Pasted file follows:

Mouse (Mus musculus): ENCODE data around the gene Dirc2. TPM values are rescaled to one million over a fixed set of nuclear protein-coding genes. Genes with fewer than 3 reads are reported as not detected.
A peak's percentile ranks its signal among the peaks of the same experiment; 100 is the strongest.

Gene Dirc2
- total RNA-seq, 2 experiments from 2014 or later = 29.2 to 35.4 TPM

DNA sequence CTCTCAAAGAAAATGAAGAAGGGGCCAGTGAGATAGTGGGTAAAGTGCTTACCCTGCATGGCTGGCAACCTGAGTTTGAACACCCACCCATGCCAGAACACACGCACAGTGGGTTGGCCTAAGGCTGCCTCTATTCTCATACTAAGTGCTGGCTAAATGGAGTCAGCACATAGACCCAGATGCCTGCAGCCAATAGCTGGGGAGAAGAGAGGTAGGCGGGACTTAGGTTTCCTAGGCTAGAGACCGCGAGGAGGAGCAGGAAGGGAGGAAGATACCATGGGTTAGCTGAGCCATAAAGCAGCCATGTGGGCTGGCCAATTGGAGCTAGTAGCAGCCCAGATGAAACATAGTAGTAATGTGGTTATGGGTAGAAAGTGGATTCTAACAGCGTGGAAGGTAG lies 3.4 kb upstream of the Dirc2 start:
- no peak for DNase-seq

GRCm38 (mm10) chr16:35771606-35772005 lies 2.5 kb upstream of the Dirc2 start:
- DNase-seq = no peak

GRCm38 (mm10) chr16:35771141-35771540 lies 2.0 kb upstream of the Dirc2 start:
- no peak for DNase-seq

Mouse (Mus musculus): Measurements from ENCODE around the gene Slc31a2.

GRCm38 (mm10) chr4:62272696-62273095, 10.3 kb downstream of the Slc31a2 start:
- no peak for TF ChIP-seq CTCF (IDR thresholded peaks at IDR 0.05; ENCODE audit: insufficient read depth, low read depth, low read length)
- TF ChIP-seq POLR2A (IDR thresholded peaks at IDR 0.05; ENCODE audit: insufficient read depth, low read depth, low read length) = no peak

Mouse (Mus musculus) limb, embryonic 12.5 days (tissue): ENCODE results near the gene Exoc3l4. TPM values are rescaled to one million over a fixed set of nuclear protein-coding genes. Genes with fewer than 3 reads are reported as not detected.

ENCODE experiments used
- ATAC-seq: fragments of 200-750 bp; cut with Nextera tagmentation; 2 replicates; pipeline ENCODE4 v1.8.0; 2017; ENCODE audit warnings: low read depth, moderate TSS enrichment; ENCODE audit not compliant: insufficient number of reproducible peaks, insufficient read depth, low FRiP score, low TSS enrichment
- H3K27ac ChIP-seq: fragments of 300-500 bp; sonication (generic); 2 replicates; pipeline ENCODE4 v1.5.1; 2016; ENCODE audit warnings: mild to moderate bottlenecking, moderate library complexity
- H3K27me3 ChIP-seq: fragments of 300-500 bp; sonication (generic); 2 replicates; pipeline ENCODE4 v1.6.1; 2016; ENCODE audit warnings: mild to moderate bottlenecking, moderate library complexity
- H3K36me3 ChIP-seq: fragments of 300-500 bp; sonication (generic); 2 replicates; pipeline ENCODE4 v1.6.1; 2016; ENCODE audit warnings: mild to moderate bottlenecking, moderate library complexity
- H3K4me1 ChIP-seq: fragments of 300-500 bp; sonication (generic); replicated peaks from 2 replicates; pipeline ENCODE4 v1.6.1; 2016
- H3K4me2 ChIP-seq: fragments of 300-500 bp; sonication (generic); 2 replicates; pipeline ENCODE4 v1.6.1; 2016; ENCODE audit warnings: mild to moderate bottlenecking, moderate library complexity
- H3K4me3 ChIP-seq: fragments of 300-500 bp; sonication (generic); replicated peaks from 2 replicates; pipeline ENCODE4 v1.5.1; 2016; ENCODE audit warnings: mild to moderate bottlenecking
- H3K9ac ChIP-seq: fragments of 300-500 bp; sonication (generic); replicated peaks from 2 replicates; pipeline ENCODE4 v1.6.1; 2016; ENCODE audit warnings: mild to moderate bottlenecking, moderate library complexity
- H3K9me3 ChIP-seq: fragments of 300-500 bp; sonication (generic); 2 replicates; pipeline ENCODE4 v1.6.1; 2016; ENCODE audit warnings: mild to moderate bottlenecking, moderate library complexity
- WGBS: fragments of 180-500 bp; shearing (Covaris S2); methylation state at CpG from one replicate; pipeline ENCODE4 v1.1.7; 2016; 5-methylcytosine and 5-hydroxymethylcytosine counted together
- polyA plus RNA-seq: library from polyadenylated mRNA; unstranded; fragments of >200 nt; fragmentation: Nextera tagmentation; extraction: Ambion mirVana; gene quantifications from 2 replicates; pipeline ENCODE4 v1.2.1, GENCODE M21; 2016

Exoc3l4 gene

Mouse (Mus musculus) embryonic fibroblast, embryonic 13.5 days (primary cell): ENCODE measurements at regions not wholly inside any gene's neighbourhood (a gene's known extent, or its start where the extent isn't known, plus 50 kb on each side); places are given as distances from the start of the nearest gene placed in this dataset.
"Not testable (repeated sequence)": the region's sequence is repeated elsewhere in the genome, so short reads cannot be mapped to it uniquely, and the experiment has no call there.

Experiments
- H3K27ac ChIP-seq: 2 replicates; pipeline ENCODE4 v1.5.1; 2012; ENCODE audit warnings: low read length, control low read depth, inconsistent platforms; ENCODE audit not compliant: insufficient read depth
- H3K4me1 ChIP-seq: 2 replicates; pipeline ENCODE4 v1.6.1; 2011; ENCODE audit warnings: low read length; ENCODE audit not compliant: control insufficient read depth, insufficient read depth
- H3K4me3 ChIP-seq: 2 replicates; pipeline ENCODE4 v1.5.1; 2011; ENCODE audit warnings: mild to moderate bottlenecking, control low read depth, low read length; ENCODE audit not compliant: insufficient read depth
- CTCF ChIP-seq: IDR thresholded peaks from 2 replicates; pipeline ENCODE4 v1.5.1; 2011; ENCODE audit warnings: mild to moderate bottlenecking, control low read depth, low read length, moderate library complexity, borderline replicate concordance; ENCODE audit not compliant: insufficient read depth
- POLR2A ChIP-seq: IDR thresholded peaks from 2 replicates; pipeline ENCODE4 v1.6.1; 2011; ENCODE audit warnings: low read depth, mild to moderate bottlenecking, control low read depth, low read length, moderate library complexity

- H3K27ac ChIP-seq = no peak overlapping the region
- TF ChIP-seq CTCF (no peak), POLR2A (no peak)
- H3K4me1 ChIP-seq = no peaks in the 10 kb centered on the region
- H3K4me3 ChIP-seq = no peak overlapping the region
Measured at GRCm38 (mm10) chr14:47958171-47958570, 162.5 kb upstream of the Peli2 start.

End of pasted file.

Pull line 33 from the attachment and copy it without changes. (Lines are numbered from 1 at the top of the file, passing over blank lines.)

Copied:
- H3K4me1 ChIP-seq: 2 replicates; pipeline ENCODE4 v1.6.1; 2011; ENCODE audit warnings: low read length; ENCODE audit not compliant: control insufficient read depth, insufficient read depth